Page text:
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I often see this pattern to define javascript objects

function Person(name) {
    this.name = name;
}
Person.prototype.describe = function () {
    return "Person called "+this.name;
};

And in this article it says that adding properties directly to the prototype objct is considered an anti-pattern.

Coming from "classical class based" languages, having to define the properties apart from methods doesn't sound quite right, moreoever in javascript, where a method should be just a property with a function value (am I right here?)

I wanted to know if anybody can explain this, or even suggest a better way to handle these situations

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5  
It says "data properties", which I believe refers to variables. I don't think it mentions anything about adding functions to a prototype. –  Waleed Khan Aug 10 '12 at 14:54
    
What arxanas said. The exact quote is, "A class body can only contain methods, no data properties. Prototypes having data properties is generally considered an anti-pattern, so this just enforces a best practice." In other words, by "data properties" the author means "properties that aren't methods/functions". –  ruakh Aug 10 '12 at 14:57
    
Your question is based on a misunderstanding, dunno what to do. I don't ever recall seeing data being placed to the prototype either. I can't really edit your question to have data in the prototype because that's not a pattern I often see. –  Esailija Aug 10 '12 at 14:58
2  
I'm interested in why using non-function properties is considered an anti-pattern. There's an obvious issue with an object property which is possibly unintentionally shared between instances, but putting a primitive property in the prototype is an efficient way of providing a default value for the property. –  Tim Down Aug 10 '12 at 15:35
    
Hi, tim, If I understand correctly the answers that have been given to me here, if you put a primitive property on a prototype everyt instance would share that same primitive (kind of static member in java)... like a class variable. –  opensas Aug 11 '12 at 2:01

4 Answers 4

up vote 3 down vote accepted

In usual object-oriented languages, you have a definition of the class describing members, methods and the constructor.

In JS, the definition of the "class" (it is not really class like in other languages... sometimes the term pseudoclass is used) is the constructor itself. If your object is parametrised by name, it makes sense to write

function Person(name) {
    this.name = name;
}

i.e. the property name must be set in the constructor.

Of course, you can write

function Person(name) {
    this.name = name;
    this.describe = function() { ... };
}

and it will work as you expect.

However, in this case you are creating a separate instance of the method with every call of the constructor.

On the other hand, here:

Person.prototype.describe = function () {
    return "Person called "+this.name;
};

you only define the method once. All instances of Person will receive a pointer (called __proto__ and not accessible by programmer in most browsers) to Person.prototype. So if you call

var myPerson = new Person();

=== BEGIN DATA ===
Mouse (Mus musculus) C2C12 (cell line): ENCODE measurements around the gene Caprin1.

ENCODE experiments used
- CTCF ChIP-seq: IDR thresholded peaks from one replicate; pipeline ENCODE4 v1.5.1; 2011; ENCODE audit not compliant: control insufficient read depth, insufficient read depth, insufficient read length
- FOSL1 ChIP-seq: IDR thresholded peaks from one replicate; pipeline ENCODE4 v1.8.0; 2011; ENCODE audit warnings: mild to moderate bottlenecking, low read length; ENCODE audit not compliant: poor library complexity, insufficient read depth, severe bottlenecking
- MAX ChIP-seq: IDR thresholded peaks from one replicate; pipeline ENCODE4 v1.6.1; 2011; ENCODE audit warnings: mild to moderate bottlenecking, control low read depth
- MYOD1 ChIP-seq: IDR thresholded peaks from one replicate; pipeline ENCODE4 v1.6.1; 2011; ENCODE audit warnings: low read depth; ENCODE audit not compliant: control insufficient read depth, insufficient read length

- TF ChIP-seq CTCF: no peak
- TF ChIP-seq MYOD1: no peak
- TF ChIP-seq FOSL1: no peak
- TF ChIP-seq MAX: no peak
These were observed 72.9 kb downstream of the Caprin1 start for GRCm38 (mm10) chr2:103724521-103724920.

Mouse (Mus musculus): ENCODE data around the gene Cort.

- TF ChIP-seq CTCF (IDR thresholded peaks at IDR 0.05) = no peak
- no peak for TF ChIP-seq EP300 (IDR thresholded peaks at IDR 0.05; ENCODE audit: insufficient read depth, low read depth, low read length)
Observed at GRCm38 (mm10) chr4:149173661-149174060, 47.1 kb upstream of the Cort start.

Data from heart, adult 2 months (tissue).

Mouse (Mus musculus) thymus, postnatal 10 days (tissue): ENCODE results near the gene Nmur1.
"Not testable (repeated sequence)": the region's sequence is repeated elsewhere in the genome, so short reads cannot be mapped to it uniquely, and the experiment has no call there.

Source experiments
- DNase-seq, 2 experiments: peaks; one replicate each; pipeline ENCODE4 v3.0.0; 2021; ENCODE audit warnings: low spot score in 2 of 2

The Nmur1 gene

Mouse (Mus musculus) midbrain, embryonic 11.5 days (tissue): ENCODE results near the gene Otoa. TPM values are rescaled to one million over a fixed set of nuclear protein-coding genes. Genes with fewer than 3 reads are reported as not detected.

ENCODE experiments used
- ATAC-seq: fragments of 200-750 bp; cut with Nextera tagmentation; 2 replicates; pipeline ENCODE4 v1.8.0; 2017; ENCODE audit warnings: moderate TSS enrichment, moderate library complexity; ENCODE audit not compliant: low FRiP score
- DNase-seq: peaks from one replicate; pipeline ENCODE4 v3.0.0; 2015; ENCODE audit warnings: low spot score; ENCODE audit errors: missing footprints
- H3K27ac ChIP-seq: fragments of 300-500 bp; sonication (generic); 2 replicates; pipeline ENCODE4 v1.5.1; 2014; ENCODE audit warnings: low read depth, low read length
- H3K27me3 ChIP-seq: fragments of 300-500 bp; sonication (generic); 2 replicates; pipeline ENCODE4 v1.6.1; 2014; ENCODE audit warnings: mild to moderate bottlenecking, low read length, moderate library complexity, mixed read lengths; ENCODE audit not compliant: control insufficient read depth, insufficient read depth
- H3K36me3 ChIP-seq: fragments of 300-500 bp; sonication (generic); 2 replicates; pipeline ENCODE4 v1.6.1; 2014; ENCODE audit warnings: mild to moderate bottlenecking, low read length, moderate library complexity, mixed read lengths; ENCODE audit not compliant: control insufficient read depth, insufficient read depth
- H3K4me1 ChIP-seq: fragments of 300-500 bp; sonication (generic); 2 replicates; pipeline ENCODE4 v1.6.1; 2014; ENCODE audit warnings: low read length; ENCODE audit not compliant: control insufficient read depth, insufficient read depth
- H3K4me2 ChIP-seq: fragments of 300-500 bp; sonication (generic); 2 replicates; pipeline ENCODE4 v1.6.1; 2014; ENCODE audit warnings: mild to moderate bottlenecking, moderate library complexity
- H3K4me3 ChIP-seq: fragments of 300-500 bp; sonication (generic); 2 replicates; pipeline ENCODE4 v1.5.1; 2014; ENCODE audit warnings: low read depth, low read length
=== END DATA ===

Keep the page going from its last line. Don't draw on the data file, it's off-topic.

myPerson.describe();

it will work, because JS looks object members directly in the object, then in its prototype etc. all the way up to Object.prototype.

The point is that in the second case, only one instance of the function will exist. Which you will probably agree that is a better design. And even if you don't, it simply takes less memory.

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thanks a lot, I didn't realize that each method definition from the constructor would be a different intance of the function... –  opensas Aug 10 '12 at 15:17

As arxanas says, the article mentions data properties.

The reason, I assume, is that data is typically specific to an instance, so it does not make sense to add it to the prototype.

Furthermore, if your data is of a mutable type, e.g. an array, and you assign it to the prototype, then this array instance is shared between all instances and you cannot use it as if every instance had its own array.


Example: The following leads to incorrect behaviour:

function Set() {

}

// shared between instances
// each instance adds values to **the same** array
Set.prototype.elements = [];

Set.prototype.add = function(x) {
   this.elements.push(x);
};

It should be:

function Set() {
    // each instance gets its own array
    this.elements = [];
}

Set.prototype.add = function(x) {
   this.elements.push(x);
};

To sum it up:

  • Add properties that should be shared between all instances to the prototype.
  • Assign instance specific data inside the constructor function.
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There's nothing wrong with that code. This is supposedly what is meant:

function Person(name) {
    this.name = name;
}
Person.prototype.age = 15; //<= adding a hardcoded property to the prototype

Now you will see this:

var pete = new Person('Pete'), mary = new Person('Mary');
pete.age; //=> 15
mary.age  //=> 15

And most of the time, that's not what you want. Properties assigned to the prototype of a constructor are shared between all instances, properties assigned within the constructor (this.name) are specific for the instance.

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Just like arxanas wrote in his comment. Data properties in prototype are more or less similar to class-level variables in traditional oop. And these are not used on a daily-basis, unless you have a very specific need. That's all.

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